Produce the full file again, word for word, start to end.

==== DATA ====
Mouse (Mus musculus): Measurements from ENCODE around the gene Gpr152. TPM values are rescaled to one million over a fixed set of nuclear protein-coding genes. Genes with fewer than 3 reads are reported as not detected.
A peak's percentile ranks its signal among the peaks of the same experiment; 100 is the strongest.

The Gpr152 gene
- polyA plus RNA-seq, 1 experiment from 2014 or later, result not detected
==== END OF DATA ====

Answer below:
Mouse (Mus musculus): Measurements from ENCODE around the gene Gpr152. TPM values are rescaled to one million over a fixed set of nuclear protein-coding genes. Genes with fewer than 3 reads are reported as not detected.
A peak's percentile ranks its signal among the peaks of the same experiment; 100 is the strongest.

The Gpr152 gene
- polyA plus RNA-seq, 1 experiment from 2014 or later, result not detected